Smart Energy Use

BPA, LADWP energy efficiency efforts recognized by ACEEE

Bonneville Power Administration and Los Angeles Department of Water and Power energy efficiency efforts were recently recognized by the American Council for an Energy-Efficient Economy.

BPA and the LADWP received Exemplary Program Awards from ACEEE and were two of dozens of award recipients, which included both electric and natural gas utilities and span a wide range of program types and technologies. Programs range from low-income residential to strategic energy management for large businesses, and from high efficiency lighting to complete building retrofits.

BPA’s Energy Smart Industrial program was honored for saving nearly 1.4 million megawatt-hours of verified energy since 2009. The energy savings reduced BPA-served industrial load by more than 7 percent over the last decade, BPA noted. BPA’s program was recognized by ACEEE in the medium and large commercial and industrial segment.

The Energy Smart Industrial program offers support and provides rebates to more than 110 enrolled BPA electric retail utilities and their industrial customers. It serves a variety of industrial and technical opportunities including traditional custom projects, strategic energy management, small industrial and lighting.

“Each member of the team works tirelessly to help industrial utility customers meet and exceed their energy savings goals,” said Todd Amundson, acting industrial sector lead at BPA. “This recognition really illustrates their dedication. I look forward to working with the region’s industrial customers to achieve even higher levels of energy savings.”

Now in its 10th year, the Energy Smart Industrial program currently serves customers across seven states, including large municipalities, small rural areas, and participants from broad industrial categories.

ACEEE first recognized the Energy Smart Industrial program as an exemplary program in 2013.

BPA noted that it accrues energy efficiency savings across five primary sectors: residential, commercial, industrial, agricultural and federal – as well as through secondary avenues such as improved building codes and savings that occur independently of specific programmatic efforts. 

Additional information about the BPA program is available here.

LADWP

LADWP’s energy efficiency efforts were recognized in the category of utility partnerships.

LADWP and Southern California Gas (SoCalGas) have formed a partnership through a Master Inter-Utility Agreement (MIUA) to deliver efficiency programs to their four million common customers, the residents and businesses of the city of Los Angeles.

ACEEE noted that this efficiency partnership features two levels: the master umbrella agreement and the multiple program orders (individual programs) that impact their customers.

Program types include energy savings incentives paid directly to customers, direct-installation programs provided at no cost to customers, technical services and outreach programs that help guide customers to utility incentives, research and demonstration programs supporting new technologies and increasing efficiency standards.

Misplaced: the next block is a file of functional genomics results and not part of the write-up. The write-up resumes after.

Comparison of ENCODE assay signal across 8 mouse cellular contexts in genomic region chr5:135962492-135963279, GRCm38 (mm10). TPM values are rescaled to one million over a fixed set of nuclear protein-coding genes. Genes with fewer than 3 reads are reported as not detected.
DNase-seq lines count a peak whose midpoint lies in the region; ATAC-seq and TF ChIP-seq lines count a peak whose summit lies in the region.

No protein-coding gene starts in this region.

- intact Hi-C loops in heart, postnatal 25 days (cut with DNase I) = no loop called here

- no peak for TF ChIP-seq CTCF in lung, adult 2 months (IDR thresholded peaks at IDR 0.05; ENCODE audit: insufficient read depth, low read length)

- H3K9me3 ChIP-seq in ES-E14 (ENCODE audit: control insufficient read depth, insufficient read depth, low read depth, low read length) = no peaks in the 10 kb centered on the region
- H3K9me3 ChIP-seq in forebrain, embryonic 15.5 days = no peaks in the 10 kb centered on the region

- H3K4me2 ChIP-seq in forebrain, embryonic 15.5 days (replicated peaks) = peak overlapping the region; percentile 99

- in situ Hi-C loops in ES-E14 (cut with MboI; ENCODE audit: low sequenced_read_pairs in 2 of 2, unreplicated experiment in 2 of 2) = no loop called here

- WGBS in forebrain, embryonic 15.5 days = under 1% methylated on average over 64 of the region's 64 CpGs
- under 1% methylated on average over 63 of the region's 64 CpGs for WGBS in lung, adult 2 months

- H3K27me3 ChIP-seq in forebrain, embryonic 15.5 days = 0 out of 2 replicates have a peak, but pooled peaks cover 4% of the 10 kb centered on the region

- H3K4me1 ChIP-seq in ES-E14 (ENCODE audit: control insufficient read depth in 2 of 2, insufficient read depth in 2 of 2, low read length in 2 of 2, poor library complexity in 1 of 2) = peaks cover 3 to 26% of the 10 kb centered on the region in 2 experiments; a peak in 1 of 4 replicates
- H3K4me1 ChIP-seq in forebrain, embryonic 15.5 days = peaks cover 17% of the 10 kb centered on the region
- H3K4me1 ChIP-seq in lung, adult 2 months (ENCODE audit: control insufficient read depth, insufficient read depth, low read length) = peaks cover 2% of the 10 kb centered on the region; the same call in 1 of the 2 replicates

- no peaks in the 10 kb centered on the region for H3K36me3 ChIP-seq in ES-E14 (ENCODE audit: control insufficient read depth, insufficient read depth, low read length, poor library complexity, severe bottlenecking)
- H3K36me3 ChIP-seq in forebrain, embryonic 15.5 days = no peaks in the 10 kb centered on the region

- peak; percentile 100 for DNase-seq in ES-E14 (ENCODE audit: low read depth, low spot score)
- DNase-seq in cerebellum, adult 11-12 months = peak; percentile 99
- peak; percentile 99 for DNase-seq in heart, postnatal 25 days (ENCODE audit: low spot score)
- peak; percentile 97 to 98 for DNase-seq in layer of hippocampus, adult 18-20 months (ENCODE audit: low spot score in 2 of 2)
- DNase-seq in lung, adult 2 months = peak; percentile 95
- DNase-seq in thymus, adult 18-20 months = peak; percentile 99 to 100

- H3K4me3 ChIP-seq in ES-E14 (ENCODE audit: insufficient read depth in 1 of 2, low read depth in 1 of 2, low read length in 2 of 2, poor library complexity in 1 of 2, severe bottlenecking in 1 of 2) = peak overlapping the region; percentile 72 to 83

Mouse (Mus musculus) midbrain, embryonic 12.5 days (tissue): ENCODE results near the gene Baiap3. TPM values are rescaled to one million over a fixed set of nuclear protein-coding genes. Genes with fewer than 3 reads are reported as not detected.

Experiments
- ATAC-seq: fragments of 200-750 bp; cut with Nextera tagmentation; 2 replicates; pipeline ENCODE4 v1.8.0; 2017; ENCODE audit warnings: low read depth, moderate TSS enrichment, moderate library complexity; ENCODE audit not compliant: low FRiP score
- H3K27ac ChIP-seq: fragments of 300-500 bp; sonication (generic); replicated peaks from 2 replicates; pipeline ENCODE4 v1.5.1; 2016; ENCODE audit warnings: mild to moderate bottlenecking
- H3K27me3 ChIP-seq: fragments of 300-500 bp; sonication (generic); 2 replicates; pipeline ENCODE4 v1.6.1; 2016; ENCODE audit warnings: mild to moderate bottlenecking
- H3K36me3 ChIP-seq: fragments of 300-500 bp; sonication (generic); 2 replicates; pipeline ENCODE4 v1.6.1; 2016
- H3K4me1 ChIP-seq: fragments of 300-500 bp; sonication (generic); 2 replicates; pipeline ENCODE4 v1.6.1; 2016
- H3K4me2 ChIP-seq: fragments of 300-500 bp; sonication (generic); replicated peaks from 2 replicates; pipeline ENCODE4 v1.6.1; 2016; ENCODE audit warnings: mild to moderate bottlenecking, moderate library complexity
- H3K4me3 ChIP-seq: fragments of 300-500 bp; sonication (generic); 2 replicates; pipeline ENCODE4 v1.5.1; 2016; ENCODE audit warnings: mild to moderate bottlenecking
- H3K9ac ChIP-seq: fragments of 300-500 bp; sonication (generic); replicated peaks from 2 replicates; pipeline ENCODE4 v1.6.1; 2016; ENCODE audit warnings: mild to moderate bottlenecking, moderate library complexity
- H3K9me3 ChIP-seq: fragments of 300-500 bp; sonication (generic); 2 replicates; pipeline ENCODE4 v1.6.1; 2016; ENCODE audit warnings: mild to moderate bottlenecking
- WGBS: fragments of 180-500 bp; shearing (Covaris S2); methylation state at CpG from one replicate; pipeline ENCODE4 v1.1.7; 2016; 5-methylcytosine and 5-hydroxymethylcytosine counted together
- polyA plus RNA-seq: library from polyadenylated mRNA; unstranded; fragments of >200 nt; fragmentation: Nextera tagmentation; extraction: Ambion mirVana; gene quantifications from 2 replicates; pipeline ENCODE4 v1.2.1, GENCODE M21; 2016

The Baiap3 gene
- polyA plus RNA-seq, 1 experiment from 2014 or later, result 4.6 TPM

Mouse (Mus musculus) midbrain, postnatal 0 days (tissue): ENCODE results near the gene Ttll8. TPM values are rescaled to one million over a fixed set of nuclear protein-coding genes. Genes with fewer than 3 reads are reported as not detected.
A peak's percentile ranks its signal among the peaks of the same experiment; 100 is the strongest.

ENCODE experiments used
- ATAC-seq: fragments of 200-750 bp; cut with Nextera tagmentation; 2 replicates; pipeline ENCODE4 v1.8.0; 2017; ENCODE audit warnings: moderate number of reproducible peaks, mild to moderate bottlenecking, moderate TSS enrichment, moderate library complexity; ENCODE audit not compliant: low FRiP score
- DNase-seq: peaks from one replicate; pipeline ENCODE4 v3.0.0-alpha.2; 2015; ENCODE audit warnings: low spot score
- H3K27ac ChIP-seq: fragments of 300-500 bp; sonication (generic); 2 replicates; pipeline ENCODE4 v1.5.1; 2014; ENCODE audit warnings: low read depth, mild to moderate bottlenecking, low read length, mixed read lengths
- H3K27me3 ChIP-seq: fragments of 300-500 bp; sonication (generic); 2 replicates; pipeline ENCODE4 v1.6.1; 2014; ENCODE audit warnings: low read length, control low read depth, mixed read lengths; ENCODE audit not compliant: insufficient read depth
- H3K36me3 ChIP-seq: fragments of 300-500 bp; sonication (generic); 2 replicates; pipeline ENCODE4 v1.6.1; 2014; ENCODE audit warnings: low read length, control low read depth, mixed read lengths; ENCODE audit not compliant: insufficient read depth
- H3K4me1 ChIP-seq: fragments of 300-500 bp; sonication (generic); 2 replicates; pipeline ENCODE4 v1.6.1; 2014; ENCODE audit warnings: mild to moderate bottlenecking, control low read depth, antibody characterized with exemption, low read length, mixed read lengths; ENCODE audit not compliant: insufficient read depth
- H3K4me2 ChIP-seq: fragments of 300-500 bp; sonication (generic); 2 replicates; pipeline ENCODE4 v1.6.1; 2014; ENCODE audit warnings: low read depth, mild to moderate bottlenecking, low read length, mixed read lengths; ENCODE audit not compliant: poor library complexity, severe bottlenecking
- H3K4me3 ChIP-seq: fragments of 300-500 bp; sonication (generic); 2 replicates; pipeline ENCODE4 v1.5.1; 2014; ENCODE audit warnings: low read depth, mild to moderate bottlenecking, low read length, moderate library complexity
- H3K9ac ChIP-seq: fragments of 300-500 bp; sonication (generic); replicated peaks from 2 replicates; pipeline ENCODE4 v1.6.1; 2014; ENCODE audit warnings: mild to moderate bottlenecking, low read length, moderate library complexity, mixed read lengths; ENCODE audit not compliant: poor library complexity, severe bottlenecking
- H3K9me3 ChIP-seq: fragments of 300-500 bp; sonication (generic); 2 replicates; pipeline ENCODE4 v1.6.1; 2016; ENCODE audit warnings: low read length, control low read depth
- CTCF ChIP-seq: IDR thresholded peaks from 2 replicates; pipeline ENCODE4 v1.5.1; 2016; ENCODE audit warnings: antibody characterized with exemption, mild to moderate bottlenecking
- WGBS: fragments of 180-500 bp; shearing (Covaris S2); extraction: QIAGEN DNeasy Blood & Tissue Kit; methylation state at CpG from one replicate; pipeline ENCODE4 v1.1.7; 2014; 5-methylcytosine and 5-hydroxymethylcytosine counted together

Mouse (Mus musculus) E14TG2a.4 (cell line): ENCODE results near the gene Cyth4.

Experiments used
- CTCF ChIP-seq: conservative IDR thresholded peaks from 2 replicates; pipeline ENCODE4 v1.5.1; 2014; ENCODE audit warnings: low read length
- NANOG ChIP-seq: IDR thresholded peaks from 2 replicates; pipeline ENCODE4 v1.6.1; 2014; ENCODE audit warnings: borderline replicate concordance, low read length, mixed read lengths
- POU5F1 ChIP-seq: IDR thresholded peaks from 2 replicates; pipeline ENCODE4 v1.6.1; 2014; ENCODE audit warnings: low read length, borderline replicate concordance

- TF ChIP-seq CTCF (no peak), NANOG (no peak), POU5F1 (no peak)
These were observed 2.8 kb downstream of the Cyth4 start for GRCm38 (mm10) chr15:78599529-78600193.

All joint programs have the potential for electric and natural gas savings, with the exception of one program with gas and water savings.

ACEEE noted that LADWP administers some programs on behalf of the partnership and SoCalGas administers others.

The partnership structure “allows much flexibility,” ACEE said, noting that the lead utility for each program determines the method of providing services, arranges for contracts as needed, and leads marketing efforts.

The partner utility also promotes joint programs and funds the measures and/or savings under its purview (LADWP for electric and water savings, SoCalGas for gas savings). The structure allows LADWP to participate in California statewide investor-owned utility programs, adapted for the joint customers.

“The efficiency partnership is a true public–private partnership, uniting two large utilities via an umbrella agreement and navigating the separate regulatory structures each utility must adhere to,” ACEEE said. “After six years, it is going strong and is flexible enough to quickly add new or modify existing programs as conditions warrant.”

It features a streamlined process for customers to access incentives from both utilities through one utility contact, increases customer participation and incentives, and helps reach state conservation goals faster. The model has already been replicated by SoCalGas with other municipal electric utilities, the report noted.

Lessons learned from the partnership include:

  • The two utilities leverage each other’s existing programs to offer more measures at a lower overall cost and reach more of their common customers;
  • The tiered structure of this partnership has proven very valuable; it is worthwhile to work out the legal logistics in one document and apply them to all partnership efforts to keep programs streamlined and easy to develop;
  • Customers and contractors appreciate the expanded scopes of work and increased incentive levels; and
  • Make adjustments as needed. With different regulatory structures, LADWP and SoCalGas must respond to somewhat different conditions and directives. If a specific program is no longer useful for one utility, replace it with something else.

A report on the efficiency programs recognized by ACEEE is available here.